• Dirk Baerts

Keep the momentum!


Keep the momentum

In the previous article, we reviewed the basic requirements for successful sales funnel management. Now we’ll be taking a deeper dive into some of the challenges an organization’s leadership team might face in its funnel management efforts and what to do about these potential issues.


The most frequently recurring issues are the lack of momentum in some or all stages of the funnel, and an overinflated or hyper-conservative funnel. Depending on the industry an organization operates in, a deal can “sit” in a certain stage for a few days up to several weeks, or even months or years: when selling a laptop computer, the cycle will likely take a few days, whereas the evaluation process and buying decision for a unique piece of production equipment will probably take much longer. Yet the sales cycles are the same: there is an initial interest, which turns into a lead (this can happen prior or at the time of the deal qualification, as mentioned last time, all depending on the definitions & criteria the organization links to the various stages), which leads to a proposal, negotiations and ultimately the contracting and closing stage. Again, some companies will have less, or more, stages, and will use a different naming, but the typical process flow will be the same for most organizations. But any organization should be able to determine the typical velocity or “days-in-stage” number for every stage.


In many cases, lead generation and deal qualification go well, and the deals move relatively quickly through these stages, but later in the funnel, all progress stops: deals no longer flow through and the funnel shows a lot of deals in progress in the middle stages, but no results coming out at the bottom.. There could be many causes for this, but some of the more frequently occurring ones are:

  • Poor deal qualification early on

  • The benefits of the proposed solution are not aligned with the needs or are inferior to an alternative offering

  • In larger sales cycles involving more buyers, the lack of relevant contacts can come into play also (see the article “Hanging the Picture - diligence in sales processes” for more on this topic)

  • Fear of “officially” losing the sale (although in reality it is already lost, the salesperson still has it in the funnel)

This then typically leads to an over-inflated sales funnel, in which deals are still represented that are no longer in existence. Consequently, management forecasting and budgeting exercises are rendered inaccurate and far less valuable, resulting in deep disappointment when expected results are not achieved. This over-inflation effect can even get bigger when the sales expectations related to the deals are estimated in an overly optimistic way, further inflating the funnel. Deal size realism is a key component of proper sales funnel management.


Whenever funnels are used, in sales generating or in fundraising projects, leadership needs to be aware of these potential challenges, and continue to monitor the sales funnel closely. It will need to research where the bottlenecks are, and what is causing them, and then address these as soon as possible. For example, if only a low percentage of deals enter the negotiation stage, it is possible the company’s product offering is inferior to it competitors, so maybe a different market positioning or market segment is more appropriate.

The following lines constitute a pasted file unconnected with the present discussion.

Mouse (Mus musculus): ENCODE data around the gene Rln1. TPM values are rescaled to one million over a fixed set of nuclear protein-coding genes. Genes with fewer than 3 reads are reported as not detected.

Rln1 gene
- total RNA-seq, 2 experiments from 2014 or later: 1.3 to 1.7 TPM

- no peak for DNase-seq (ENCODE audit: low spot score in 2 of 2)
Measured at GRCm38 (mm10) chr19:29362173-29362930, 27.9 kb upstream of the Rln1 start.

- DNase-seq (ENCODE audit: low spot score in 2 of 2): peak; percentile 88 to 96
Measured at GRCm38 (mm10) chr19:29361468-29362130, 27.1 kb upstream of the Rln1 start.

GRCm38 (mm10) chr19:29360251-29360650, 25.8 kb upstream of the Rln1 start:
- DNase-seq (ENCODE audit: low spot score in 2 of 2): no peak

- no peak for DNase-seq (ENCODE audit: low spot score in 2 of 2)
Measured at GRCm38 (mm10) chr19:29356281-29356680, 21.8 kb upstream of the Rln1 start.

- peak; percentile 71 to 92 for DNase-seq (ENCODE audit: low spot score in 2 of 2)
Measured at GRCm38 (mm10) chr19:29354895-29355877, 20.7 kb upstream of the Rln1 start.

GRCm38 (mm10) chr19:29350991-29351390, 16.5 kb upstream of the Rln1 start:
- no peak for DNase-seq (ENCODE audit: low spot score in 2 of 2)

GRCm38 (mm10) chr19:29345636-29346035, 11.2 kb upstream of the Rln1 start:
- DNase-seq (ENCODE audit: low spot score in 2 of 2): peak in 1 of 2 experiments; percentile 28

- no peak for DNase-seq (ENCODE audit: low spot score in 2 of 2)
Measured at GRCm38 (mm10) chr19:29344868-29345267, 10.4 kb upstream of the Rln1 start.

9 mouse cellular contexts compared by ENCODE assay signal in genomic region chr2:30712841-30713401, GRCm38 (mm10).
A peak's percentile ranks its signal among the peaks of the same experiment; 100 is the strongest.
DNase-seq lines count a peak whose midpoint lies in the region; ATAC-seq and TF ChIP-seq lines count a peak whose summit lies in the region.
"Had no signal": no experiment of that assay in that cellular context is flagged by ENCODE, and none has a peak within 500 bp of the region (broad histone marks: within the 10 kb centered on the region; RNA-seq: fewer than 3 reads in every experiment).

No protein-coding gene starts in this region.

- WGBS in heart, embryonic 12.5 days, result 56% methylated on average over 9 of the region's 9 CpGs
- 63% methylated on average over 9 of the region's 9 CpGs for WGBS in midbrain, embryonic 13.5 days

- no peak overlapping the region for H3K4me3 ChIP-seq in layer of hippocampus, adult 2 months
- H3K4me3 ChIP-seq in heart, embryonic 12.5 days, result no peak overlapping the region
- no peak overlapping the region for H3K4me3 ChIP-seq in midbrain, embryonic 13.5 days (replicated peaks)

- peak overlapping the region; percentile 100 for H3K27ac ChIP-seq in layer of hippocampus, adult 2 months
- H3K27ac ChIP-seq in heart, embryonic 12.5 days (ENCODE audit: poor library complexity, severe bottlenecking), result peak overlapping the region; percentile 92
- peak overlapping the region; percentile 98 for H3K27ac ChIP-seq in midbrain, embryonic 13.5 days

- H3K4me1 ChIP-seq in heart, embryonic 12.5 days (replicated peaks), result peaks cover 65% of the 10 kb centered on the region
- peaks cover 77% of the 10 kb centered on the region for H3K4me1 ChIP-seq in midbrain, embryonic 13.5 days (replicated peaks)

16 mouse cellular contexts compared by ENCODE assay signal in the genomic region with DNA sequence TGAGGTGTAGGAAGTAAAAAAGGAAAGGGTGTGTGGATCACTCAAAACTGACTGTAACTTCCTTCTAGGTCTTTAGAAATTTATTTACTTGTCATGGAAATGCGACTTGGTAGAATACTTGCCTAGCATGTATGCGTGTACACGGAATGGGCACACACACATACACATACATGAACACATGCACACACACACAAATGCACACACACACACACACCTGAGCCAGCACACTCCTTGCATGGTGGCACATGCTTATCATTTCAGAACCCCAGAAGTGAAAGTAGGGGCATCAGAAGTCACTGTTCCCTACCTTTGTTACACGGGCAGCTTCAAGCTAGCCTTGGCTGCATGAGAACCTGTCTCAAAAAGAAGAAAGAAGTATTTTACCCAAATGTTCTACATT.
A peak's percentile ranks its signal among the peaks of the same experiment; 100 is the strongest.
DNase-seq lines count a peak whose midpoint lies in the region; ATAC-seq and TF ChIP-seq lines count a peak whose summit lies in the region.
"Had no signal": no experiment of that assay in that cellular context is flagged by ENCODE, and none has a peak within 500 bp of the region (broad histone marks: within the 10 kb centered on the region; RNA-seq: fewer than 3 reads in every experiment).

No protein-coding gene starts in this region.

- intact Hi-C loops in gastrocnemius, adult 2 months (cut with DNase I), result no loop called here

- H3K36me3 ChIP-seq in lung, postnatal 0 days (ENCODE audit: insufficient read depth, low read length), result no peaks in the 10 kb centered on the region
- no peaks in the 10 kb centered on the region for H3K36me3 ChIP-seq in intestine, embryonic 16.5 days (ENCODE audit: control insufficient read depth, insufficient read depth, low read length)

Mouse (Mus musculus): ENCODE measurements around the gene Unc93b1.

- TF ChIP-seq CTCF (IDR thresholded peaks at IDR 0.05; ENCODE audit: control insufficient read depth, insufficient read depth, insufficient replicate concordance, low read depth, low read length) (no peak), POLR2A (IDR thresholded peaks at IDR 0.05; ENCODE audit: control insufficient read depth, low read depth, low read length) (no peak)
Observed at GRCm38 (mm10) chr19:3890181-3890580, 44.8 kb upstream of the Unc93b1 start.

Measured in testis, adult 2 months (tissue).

Management will also need to ensure that the sales teams are applying the necessary diligence in qualifying and working the deals, and attribute values to the deals in line with reality, not influenced by wishful thinking or, worse, management’s desire to see success. It is of the utmost importance that management puts a culture in place that encourages this discipline of timely, correct and realistic deal management, whereby prospective sales are valued at their real worth and immobilized deals are swiftly removed from the funnel. And yes, every manager will occasionally get the “I-told-you-this-deal-was-still-in-play” comment from the salesperson, but many years of funnel management have taught me that these are the few exceptions that confirm the rule: “if a sale sits into a certain stage for longer than what is the standard for the organization, it is no longer an opportunity & should be removed from the funnel”.


A healthy funnel has a healthy loss rate, there is no shame in that. In the contrary, it proves that the sales organization is doing its job, in detecting new leads, properly qualifying these and quickly throwing out the “lost causes”, leaving the sales teams the much-needed time to focus on searching for fresh leads and closing those opportunities that are truly of value to the company. Ultimately the organization will win on many fronts, with higher lead generation and more & better deals closed, more accurate forecasting & budgeting, higher staff engagement & motivation, and ultimately much improved overall results due to a higher sales volume, a reduced cost of acquisition and a more productive workforce. It just needs to keep the momentum in the funnel...


I2ACT Canada has extensive knowledge in sales funnel management and offers sales management services to support organizations in their lead generation and sales efforts. We will actively assist your organization in effectively managing your sales funnel & driving sales results. If you want to learn more about the sales management services I2ACT Canada can offer and the solutions & skills it can bring to your organization, visit the website or contact Dirk Baerts.

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